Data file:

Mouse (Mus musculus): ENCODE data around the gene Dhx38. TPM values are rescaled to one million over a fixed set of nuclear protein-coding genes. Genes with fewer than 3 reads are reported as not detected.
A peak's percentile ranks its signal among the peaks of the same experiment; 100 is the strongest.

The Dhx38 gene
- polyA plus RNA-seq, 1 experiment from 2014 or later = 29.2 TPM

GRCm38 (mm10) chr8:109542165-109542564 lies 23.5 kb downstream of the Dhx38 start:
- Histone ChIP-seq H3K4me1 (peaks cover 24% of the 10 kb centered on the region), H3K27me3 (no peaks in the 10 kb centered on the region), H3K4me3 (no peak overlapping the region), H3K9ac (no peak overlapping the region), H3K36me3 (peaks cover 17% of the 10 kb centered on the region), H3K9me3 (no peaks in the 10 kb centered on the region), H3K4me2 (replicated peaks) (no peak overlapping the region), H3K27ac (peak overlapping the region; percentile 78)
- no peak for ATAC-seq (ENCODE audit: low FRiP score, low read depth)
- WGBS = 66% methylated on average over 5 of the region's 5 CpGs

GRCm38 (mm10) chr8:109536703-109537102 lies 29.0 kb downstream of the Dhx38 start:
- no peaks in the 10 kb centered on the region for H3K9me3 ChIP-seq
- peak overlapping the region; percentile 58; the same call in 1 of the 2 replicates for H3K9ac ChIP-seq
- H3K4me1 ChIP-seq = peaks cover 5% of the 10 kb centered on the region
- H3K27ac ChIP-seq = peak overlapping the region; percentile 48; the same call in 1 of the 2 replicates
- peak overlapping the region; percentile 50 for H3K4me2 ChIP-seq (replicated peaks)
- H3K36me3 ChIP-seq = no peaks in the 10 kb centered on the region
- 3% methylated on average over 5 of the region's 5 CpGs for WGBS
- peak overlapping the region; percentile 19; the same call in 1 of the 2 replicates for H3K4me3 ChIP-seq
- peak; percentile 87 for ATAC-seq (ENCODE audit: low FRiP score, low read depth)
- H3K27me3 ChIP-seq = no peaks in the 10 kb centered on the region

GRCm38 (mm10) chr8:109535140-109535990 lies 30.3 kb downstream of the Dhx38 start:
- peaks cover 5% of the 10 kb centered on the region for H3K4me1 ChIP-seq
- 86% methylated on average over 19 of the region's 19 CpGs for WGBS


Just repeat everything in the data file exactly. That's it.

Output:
Mouse (Mus musculus): ENCODE data around the gene Dhx38. TPM values are rescaled to one million over a fixed set of nuclear protein-coding genes. Genes with fewer than 3 reads are reported as not detected.
A peak's percentile ranks its signal among the peaks of the same experiment; 100 is the strongest.

The Dhx38 gene
- polyA plus RNA-seq, 1 experiment from 2014 or later = 29.2 TPM

GRCm38 (mm10) chr8:109542165-109542564 lies 23.5 kb downstream of the Dhx38 start:
- Histone ChIP-seq H3K4me1 (peaks cover 24% of the 10 kb centered on the region), H3K27me3 (no peaks in the 10 kb centered on the region), H3K4me3 (no peak overlapping the region), H3K9ac (no peak overlapping the region), H3K36me3 (peaks cover 17% of the 10 kb centered on the region), H3K9me3 (no peaks in the 10 kb centered on the region), H3K4me2 (replicated peaks) (no peak overlapping the region), H3K27ac (peak overlapping the region; percentile 78)
- no peak for ATAC-seq (ENCODE audit: low FRiP score, low read depth)
- WGBS = 66% methylated on average over 5 of the region's 5 CpGs

GRCm38 (mm10) chr8:109536703-109537102 lies 29.0 kb downstream of the Dhx38 start:
- no peaks in the 10 kb centered on the region for H3K9me3 ChIP-seq
- peak overlapping the region; percentile 58; the same call in 1 of the 2 replicates for H3K9ac ChIP-seq
- H3K4me1 ChIP-seq = peaks cover 5% of the 10 kb centered on the region
- H3K27ac ChIP-seq = peak overlapping the region; percentile 48; the same call in 1 of the 2 replicates
- peak overlapping the region; percentile 50 for H3K4me2 ChIP-seq (replicated peaks)
- H3K36me3 ChIP-seq = no peaks in the 10 kb centered on the region
- 3% methylated on average over 5 of the region's 5 CpGs for WGBS
- peak overlapping the region; percentile 19; the same call in 1 of the 2 replicates for H3K4me3 ChIP-seq
- peak; percentile 87 for ATAC-seq (ENCODE audit: low FRiP score, low read depth)
- H3K27me3 ChIP-seq = no peaks in the 10 kb centered on the region

GRCm38 (mm10) chr8:109535140-109535990 lies 30.3 kb downstream of the Dhx38 start:
- peaks cover 5% of the 10 kb centered on the region for H3K4me1 ChIP-seq
- 86% methylated on average over 19 of the region's 19 CpGs for WGBS